Lot 1441: Indian Hindu Terracotta Head
December 8, 2016
London, United KingdomLive Auction
Description: 8th-9th century AD. A terracotta grotesque face of the goddess Chamunda on a D-shaped background, with protruding lentoid eyes, small nose, lips parted, hatched and scallopped hair; mounted on a custom-made stand. 628 grams, 12.5cm (5"). Ex central London collection; acquired in London, UK, in the early 1980s. The head is of the goddess Chamunda, an aspect of the goddess Kali as the destructive power of the Mother Goddess and she is usually depicted as an emaciated and frightening figure with up to six arms. Chamunda is one of only a few Hindu goddesses to be worshipped independently of other deities, especially male ones. Her cult can be traced back to the 5th century AD and she is commonly seen as one of the eighty-one goddesses who manifested from the goddess Durga during a battle with the demons. She is still popular today and has many temples across India, most notably the Chamundeshwari Temple in Mysore.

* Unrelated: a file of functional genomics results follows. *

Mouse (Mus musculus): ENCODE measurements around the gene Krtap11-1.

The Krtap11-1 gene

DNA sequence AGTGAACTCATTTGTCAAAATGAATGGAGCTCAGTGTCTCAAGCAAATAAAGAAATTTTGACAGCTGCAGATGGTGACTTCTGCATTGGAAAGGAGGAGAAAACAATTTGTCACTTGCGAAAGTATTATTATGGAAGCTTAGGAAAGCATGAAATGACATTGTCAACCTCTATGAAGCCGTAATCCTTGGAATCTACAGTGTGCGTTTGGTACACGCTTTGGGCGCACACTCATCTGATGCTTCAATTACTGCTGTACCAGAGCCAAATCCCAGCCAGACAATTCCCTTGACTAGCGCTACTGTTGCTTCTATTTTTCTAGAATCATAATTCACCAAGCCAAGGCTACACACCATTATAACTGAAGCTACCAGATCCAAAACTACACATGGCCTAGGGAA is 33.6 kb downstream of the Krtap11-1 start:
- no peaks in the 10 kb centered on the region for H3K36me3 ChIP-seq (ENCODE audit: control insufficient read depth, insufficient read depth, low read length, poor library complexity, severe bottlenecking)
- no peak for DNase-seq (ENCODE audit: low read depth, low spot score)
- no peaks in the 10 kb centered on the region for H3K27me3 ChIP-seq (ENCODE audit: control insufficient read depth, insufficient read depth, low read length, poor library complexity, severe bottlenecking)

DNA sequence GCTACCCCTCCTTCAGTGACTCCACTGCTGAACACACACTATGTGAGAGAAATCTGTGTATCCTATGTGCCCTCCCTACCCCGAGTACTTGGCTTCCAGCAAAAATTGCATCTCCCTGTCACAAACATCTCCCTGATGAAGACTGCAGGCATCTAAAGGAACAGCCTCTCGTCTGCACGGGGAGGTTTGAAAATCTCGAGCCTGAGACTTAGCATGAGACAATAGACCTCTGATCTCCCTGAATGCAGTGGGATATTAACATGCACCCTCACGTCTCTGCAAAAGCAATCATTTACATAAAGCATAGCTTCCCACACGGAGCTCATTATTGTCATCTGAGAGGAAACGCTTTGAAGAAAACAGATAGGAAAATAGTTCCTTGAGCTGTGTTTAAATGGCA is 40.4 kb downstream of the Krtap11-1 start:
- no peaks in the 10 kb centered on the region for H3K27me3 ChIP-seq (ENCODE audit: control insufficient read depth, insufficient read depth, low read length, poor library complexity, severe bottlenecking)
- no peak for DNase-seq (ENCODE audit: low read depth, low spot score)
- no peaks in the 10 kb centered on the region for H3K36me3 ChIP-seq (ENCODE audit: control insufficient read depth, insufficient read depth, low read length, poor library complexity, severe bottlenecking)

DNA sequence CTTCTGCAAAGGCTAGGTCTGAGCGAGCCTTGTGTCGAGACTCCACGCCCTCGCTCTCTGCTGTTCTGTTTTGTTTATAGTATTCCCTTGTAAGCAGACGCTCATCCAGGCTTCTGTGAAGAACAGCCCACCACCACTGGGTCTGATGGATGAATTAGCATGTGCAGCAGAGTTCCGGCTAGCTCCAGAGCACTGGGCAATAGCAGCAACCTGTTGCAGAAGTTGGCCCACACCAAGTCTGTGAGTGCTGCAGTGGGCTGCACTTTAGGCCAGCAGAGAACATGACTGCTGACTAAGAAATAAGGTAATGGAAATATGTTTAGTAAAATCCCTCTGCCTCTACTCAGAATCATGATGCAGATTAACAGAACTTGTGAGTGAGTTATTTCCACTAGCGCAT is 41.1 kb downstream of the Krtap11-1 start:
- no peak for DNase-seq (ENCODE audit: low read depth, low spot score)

Condition Report: Fine condition.